Southwestern Deserts

March, 2009
Regional Report

Transplant Tomatoes

There can never be enough reminders to set out those tomato plants! Mid-February to mid-March is the time to transplant tomatoes and peppers in the low desert. Don't delay, or plants won't have time to establish, flower, and set fruit before summer heat. If you're at a higher elevation, wait until your last average frost date. Add generous amounts of compost to the bed and mix a phosphorus source into the bottom of the planting hole. Phosphorus promotes flowering and fruiting, and since it doesn't move readily through the soil, it should be placed where the roots will be.

Pull Weeds

Rain a few weeks ago germinated cool-season weeds. They take off with great vigor. Stop them before they get out of control and rob your plants of nutrients and water. The green foliage is a great source of nitrogen for the compost pile. Don't let weeds flower and set seed, and don't put any seed heads in the compost.

Check Annuals for Nitrogen Deficiency

Check vegetables and flowers for signs of nitrogen deficiency, which appears as yellowing leaves on new growth (found at the tips of branches or the plant). Apply a nitrogen fertilizer, such as blood meal or fish emulsion. Vegetables that are heavy nitrogen users, such as salad greens and members of the cabbage family, may benefit from a side dressing of nitrogen, depending on your soil fertility. Don't apply too much nitrogen to root crops or flowers, or you will encourage overly abundant foliage growth.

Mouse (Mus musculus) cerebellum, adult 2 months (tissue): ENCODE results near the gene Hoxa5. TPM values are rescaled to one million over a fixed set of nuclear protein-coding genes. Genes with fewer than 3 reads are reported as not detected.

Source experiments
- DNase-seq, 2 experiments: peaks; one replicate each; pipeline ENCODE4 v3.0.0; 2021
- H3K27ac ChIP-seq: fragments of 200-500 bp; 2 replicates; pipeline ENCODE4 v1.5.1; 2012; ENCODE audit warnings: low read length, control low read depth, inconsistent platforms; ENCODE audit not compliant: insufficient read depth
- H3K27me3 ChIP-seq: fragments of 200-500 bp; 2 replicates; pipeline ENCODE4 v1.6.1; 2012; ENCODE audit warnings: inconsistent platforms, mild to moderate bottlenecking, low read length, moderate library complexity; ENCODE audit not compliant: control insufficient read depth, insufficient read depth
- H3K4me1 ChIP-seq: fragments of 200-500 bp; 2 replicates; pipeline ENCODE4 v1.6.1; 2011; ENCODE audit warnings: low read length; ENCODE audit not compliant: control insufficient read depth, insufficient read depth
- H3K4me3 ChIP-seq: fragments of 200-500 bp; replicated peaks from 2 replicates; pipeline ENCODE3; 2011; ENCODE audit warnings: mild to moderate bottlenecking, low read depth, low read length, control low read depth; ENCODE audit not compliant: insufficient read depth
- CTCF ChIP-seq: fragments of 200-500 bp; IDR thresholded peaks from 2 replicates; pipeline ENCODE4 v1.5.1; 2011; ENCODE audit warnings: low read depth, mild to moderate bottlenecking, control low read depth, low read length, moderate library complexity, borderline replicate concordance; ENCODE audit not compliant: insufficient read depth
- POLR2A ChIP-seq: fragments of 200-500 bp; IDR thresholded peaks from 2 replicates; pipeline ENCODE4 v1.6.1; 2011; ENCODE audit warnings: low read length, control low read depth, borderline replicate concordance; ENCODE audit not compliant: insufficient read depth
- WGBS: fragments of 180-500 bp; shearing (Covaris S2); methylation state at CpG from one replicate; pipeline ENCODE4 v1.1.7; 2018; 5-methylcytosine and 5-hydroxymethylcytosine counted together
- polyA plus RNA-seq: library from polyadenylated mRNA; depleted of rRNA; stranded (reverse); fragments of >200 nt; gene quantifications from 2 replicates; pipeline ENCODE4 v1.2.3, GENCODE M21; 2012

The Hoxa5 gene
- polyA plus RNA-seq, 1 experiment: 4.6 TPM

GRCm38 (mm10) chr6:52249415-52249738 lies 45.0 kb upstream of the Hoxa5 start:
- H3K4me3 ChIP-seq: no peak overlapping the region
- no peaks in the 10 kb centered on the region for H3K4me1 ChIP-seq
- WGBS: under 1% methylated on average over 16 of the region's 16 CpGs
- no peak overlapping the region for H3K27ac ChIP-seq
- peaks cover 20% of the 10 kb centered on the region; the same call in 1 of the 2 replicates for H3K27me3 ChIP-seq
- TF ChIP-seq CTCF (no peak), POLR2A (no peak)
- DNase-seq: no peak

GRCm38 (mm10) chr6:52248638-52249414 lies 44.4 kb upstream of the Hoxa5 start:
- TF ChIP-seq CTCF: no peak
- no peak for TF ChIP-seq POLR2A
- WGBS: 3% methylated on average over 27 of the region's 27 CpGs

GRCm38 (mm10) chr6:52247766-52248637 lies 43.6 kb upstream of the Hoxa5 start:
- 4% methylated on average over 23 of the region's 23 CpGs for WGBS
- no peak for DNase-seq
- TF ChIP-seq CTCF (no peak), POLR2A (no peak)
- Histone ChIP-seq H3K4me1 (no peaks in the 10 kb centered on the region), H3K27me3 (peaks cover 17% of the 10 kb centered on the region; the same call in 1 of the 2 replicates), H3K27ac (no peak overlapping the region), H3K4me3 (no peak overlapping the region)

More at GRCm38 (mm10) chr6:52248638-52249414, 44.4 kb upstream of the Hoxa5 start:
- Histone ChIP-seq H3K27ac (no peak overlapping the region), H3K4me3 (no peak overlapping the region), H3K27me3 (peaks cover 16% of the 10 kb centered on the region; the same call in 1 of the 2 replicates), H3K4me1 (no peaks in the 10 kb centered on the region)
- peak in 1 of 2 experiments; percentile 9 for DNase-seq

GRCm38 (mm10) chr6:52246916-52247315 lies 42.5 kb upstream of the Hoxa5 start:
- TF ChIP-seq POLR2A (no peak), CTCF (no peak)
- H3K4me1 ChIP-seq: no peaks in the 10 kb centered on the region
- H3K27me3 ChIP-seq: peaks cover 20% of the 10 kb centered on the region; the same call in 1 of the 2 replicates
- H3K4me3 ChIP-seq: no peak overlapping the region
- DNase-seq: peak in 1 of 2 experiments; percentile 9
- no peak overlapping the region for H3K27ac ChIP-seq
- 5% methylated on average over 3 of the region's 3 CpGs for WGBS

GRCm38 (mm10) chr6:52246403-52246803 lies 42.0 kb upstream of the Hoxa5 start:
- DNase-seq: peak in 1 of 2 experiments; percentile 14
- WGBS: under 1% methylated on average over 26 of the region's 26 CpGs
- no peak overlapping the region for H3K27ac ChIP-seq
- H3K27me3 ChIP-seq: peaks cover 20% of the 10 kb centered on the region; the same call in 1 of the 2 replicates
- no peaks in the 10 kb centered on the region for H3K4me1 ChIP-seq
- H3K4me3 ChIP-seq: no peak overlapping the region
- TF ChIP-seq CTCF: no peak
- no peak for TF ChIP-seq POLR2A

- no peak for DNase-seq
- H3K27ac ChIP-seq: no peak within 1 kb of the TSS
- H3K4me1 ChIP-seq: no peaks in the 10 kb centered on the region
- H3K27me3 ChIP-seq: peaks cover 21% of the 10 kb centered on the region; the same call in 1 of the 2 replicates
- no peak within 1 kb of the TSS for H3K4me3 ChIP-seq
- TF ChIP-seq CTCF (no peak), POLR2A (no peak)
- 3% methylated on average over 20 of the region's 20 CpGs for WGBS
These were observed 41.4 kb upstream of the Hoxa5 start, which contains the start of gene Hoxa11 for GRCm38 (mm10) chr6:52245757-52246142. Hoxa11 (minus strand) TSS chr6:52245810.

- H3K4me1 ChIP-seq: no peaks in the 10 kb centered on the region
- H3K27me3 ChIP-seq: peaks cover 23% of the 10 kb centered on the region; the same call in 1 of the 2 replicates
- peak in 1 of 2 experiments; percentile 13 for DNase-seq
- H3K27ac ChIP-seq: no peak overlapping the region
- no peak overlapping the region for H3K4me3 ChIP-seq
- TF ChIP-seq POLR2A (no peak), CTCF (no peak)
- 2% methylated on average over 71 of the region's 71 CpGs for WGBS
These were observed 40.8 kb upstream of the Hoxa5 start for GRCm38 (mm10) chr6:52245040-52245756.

Plant Herbs

Transplant borage, chives, lemon grass, oregano, and thyme. Divide chives, lemon balm, lemon grass, mint, and yarrow. Add some organic matter to the soil, but herbs do not need heavily enriched soil or fertilizer. They require excellent drainage. If there is a lot of clay in your soil, amend it with plenty of organic matter, small amounts of sand, and gypsum or soil sulfur to improve drainage.

Watch for Cabbage Loopers

Cabbage loopers are about one-half inch long green caterpillars that make a little arch or loop with their bodies as they crawl, hence their common name. They may be found on many vegetables, especially members of the cole family, such as cabbage, cauliflower, broccoli, kale, and bok choy. They have chewing mouthparts, leaving ragged-looking holes on foliage. Handpick them and destroy. No pesticide should be needed if you patrol regularly.

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